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Comparison CAN-Spectroscopy vs. Impedance Spectroscopy


Impedance spectroscopy is method to study the activities of cells grown in culture. This technique was invented by Dr. Ivar Giaever (Nobel-Prize in Physics 1973) and Dr. Charles R. Kees.It has been applied to numerous investigations including measurements of the invasive nature of cancer cells, barrier function, toxicity testing and signal transduction.

Technical description

The principle of impedance spectroscopy is the following: Cells are cultured in a culture dish with embedded gold electrodes. When seeded, the cells attach to the electrodes where they act as insulators increasing the impedance. Then, a small alternating current (I) is applied across the electrode pattern, which results in an electric potential (V) across the electrodes which is taken an observable. The impedance of the cell layer is than obtained as Z = V/I.

As cells grow and cover the electrodes, the current is impeded in a manner related to the number of cells covering the electrode, the morphology of the cells, cell-cell contacts and the nature of the cell attachment. Thus, alteration in the cell amount due to proliferation or cell death or even morphological changes like swelling and shrinking for instance as a cellular reaction to a given compound, leads to a change in the obtained impedance. The provided data are impedance over time.

Users confirm four main advantages of impedance spectroscopy: 

  • Label-free: Impedance spectroscopy doesn’t require the usage of a label, thus cells can be analyzed in a very natural way. User don’t have to pick a specific label, but are sensitive to a broad variety of cell changes at the same time.
  • Sensitive to invisible cellular parameters: Impedance spectroscopy allows a measurement of several parameters like para- & transcellular resistance or adhesion potential, that are difficult to capture with other techniques.
  • Real time kinetics: Measurements can be performed continuously from hours up to days and weeks. In comparison to endpoint measurements, this is a big advantage, as kinetics become visible with one single measurement.
  • Direct quantification: The output of most impedance spectroscopic devices is a curve of impedance over time. In comparison to microscopy, there is no error prone and user depended quantification required.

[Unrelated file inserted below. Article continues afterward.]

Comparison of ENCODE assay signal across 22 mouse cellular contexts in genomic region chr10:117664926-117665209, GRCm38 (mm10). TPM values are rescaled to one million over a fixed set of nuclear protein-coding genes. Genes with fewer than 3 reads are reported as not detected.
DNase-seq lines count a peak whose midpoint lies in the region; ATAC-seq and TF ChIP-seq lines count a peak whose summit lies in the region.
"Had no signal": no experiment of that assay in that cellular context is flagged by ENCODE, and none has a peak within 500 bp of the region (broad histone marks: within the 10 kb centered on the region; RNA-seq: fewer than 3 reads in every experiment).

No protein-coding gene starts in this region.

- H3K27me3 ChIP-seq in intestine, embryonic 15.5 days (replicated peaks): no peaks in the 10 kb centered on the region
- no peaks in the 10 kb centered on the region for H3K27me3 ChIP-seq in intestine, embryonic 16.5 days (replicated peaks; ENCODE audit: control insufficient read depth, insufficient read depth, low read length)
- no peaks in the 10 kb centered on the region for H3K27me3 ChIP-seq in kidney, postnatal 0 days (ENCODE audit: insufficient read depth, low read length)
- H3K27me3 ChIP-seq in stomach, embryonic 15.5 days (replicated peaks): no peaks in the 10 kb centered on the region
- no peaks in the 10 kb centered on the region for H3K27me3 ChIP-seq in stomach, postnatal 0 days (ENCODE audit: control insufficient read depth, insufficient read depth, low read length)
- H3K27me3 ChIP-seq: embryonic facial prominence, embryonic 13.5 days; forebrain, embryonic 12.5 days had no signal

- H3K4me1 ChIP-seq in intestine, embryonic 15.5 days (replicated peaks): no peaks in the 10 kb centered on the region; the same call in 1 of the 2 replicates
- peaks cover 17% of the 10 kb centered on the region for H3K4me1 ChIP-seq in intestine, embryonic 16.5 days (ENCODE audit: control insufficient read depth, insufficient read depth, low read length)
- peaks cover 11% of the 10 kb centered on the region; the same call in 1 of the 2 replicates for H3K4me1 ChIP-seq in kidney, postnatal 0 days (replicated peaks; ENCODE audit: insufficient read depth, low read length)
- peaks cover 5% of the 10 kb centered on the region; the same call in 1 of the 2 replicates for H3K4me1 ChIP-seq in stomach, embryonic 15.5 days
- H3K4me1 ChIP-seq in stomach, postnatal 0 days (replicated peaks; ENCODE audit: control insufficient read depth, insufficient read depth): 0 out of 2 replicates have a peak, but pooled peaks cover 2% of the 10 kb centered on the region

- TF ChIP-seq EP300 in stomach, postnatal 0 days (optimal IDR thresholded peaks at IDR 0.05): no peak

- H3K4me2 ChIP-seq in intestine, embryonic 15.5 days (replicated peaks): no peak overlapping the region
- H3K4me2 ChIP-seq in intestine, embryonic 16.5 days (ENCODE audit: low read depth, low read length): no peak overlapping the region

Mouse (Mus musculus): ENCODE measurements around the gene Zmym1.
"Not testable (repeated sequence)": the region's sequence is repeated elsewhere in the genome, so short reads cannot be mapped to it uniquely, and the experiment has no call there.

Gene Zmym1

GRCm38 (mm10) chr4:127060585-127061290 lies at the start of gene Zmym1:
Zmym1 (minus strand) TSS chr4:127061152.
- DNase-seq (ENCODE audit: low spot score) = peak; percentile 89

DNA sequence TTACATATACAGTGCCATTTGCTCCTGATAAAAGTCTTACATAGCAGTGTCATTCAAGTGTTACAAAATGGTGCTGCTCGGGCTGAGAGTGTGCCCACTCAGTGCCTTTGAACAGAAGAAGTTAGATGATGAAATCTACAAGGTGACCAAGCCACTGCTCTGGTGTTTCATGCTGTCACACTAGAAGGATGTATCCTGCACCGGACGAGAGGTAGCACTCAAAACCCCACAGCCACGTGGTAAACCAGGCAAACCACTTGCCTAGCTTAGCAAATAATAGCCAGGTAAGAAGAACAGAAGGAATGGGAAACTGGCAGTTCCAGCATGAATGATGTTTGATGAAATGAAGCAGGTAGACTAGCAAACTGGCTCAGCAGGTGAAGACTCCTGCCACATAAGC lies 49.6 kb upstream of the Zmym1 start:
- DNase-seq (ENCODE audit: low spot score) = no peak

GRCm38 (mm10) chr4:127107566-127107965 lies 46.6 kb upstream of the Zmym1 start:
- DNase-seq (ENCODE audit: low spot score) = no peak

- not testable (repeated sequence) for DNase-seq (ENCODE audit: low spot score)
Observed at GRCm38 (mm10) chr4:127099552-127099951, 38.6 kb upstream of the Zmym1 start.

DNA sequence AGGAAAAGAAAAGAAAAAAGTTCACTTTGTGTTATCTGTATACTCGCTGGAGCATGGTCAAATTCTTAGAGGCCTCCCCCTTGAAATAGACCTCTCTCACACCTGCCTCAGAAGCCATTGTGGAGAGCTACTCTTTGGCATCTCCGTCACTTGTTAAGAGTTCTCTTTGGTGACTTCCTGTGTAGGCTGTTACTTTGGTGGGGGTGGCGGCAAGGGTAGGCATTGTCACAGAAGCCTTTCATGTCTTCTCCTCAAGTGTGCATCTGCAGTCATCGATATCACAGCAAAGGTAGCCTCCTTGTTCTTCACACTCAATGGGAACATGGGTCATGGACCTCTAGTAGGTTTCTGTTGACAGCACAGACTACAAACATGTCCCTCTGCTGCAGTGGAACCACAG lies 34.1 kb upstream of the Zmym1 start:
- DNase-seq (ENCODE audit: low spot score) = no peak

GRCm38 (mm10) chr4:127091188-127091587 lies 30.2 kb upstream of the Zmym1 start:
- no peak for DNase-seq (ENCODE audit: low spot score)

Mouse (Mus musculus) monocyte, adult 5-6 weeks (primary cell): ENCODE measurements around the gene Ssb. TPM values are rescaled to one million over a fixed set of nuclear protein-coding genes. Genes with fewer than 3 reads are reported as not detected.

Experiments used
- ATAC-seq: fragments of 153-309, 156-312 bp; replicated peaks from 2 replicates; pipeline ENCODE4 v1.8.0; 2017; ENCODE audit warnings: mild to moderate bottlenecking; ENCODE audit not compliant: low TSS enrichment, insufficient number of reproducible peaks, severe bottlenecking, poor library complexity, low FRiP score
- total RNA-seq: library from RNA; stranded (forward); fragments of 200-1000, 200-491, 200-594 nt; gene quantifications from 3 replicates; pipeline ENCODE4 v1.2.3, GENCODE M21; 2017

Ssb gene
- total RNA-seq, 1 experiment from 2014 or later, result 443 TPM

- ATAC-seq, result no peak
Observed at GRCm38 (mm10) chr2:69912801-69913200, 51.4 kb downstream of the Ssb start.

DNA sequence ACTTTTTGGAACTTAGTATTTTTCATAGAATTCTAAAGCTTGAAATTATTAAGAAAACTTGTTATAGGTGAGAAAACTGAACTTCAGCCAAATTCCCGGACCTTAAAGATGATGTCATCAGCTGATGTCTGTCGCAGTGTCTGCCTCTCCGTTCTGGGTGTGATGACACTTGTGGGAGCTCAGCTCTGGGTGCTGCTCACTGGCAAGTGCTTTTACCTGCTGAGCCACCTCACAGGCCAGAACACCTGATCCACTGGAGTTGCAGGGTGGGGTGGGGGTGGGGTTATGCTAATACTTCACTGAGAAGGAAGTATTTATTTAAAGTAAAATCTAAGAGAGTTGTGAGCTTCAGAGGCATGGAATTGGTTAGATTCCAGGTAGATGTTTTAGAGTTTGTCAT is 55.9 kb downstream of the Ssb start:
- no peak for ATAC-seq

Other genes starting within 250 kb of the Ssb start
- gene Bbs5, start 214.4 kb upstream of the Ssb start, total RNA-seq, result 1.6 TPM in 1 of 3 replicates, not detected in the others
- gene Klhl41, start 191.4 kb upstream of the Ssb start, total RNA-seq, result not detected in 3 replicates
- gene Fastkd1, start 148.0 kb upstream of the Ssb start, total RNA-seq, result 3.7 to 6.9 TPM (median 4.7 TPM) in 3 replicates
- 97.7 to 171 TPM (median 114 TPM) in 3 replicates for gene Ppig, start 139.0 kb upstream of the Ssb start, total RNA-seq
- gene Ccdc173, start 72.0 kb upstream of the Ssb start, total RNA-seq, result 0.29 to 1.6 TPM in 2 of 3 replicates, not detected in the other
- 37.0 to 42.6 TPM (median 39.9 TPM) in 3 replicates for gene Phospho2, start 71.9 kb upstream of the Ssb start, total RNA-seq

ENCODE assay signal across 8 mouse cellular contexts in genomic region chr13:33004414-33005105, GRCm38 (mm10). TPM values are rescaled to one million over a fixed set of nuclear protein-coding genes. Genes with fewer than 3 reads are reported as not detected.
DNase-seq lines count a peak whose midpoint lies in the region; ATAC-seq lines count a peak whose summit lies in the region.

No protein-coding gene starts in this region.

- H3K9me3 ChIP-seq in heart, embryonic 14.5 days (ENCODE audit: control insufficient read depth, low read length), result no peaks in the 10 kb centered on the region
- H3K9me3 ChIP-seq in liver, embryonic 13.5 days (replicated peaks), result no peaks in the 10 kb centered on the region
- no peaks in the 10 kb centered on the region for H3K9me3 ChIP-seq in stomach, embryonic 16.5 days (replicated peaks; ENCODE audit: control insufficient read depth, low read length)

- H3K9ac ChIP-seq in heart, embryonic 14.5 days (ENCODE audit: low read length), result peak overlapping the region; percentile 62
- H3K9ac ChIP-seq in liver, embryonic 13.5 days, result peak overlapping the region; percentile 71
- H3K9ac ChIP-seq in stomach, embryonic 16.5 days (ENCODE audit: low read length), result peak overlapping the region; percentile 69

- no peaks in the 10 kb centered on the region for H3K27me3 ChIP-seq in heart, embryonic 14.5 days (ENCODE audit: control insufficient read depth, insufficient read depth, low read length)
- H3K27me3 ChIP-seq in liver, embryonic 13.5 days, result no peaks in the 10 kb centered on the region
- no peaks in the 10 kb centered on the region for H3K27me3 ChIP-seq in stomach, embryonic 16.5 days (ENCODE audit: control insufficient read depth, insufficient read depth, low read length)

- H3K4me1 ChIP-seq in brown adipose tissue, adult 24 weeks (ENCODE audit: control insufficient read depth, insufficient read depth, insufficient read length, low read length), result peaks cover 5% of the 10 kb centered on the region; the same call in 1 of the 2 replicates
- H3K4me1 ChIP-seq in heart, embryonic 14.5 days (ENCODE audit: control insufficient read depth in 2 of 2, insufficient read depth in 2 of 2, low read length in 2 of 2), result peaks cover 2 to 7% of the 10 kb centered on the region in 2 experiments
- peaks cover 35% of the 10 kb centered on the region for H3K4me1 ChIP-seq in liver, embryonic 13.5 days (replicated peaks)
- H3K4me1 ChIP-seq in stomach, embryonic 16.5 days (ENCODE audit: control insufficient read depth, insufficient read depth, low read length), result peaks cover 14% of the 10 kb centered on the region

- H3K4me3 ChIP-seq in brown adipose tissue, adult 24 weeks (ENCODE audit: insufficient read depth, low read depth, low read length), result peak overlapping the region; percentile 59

CAN-Spectroscopy and impedance spectroscopy have quite some things in common: Both methods are based on electrical cell measurements. CAN-Spectroscopy has all the advantages impedance spectroscopy has, but even goes beyond: 

  • Sensitive & specific: Whereas impedance spectroscopy is sensitive to a broad spectrum of cell changes, it remains a challenge to determine what behavior the cells were showing exactly. E.g. both, proliferation and cell swelling, lead to an increase of the impedance, thus it is difficult to separate between those two. Due to the spatial resolution (simplified, the ‘image’ or CAN-Map), effects like cell swelling and proliferation can easily be distinguished. In conventional impedance spectroscopy, parameters like adhesion potential or para-cellular resistance can only be provided for the whole cell ensemble. However, in many cases it is crucial to obtain those parameters on single cell level to correlate them with other cellular parameters.
  • Awareness for cell heterogeneity: A central challenge of biology is to understand how individual cells process information and respond to perturbations. As much of today’s knowledge is based on ensemble measurements, neglecting cell-to-cell differences within one population. CAN-Spectroscopy allows an analysis on single cell level, thus revealing cell heterogeneity.
  • Low cell consumption: As CAN-Spectroscopic experiments take information of every single cell into account, only a very small number of cells is required per experiment. Depending of the cell type, this might be only a few hundreds of cells.